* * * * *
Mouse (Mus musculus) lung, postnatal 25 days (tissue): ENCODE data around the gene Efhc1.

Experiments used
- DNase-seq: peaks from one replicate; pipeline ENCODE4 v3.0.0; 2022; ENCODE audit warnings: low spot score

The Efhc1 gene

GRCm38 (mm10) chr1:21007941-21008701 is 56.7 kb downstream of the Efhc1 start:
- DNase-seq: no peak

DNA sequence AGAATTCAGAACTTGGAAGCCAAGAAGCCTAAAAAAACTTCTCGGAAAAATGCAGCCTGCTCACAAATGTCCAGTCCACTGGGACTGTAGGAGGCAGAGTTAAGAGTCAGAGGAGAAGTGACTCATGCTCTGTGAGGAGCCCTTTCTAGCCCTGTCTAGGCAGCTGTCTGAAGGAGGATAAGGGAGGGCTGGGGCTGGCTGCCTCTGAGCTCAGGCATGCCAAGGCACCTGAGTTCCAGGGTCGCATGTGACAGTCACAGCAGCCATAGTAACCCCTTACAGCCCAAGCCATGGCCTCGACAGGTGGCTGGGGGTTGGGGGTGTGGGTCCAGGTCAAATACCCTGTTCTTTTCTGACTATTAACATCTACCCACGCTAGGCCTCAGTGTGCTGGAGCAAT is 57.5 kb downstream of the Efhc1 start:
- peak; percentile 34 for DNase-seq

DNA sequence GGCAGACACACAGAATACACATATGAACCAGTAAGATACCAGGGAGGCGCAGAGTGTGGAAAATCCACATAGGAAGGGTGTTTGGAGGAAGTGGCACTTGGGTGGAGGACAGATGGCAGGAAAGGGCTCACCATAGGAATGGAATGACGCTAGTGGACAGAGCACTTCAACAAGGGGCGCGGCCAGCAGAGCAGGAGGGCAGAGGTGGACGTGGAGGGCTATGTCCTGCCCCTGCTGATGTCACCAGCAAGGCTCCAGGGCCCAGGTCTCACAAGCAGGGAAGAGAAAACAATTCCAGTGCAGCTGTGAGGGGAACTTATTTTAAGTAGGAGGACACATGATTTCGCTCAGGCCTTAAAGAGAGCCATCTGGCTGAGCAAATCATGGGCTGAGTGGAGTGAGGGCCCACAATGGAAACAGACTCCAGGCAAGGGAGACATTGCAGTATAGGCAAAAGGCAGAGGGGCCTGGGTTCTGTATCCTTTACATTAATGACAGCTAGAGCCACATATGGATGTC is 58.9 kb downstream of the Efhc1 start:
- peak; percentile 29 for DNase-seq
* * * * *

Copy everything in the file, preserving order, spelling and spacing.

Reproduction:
Mouse (Mus musculus) lung, postnatal 25 days (tissue): ENCODE data around the gene Efhc1.

Experiments used
- DNase-seq: peaks from one replicate; pipeline ENCODE4 v3.0.0; 2022; ENCODE audit warnings: low spot score

The Efhc1 gene

GRCm38 (mm10) chr1:21007941-21008701 is 56.7 kb downstream of the Efhc1 start:
- DNase-seq: no peak

DNA sequence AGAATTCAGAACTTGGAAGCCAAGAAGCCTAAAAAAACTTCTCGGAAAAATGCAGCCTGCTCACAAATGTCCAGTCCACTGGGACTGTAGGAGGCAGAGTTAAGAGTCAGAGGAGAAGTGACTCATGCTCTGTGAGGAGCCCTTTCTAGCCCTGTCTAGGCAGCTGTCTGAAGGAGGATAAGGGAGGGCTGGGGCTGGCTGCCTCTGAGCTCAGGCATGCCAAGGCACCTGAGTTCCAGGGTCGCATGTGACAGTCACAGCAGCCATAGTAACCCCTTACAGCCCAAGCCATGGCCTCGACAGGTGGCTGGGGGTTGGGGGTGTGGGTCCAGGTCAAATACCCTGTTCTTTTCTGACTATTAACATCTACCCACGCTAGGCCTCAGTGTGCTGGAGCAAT is 57.5 kb downstream of the Efhc1 start:
- peak; percentile 34 for DNase-seq

DNA sequence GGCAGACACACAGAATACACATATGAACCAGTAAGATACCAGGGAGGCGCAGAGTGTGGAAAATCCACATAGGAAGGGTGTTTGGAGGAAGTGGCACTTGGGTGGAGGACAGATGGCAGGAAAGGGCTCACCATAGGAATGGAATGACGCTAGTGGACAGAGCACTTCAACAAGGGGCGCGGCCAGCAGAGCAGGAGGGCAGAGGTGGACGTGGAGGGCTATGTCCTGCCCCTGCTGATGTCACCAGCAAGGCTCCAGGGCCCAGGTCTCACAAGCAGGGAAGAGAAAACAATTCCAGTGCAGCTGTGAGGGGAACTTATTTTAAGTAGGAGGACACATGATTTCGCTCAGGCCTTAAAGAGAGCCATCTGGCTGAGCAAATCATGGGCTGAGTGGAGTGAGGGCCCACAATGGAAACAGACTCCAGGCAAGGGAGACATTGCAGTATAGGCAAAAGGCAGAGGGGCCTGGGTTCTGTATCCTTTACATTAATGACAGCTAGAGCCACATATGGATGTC is 58.9 kb downstream of the Efhc1 start:
- peak; percentile 29 for DNase-seq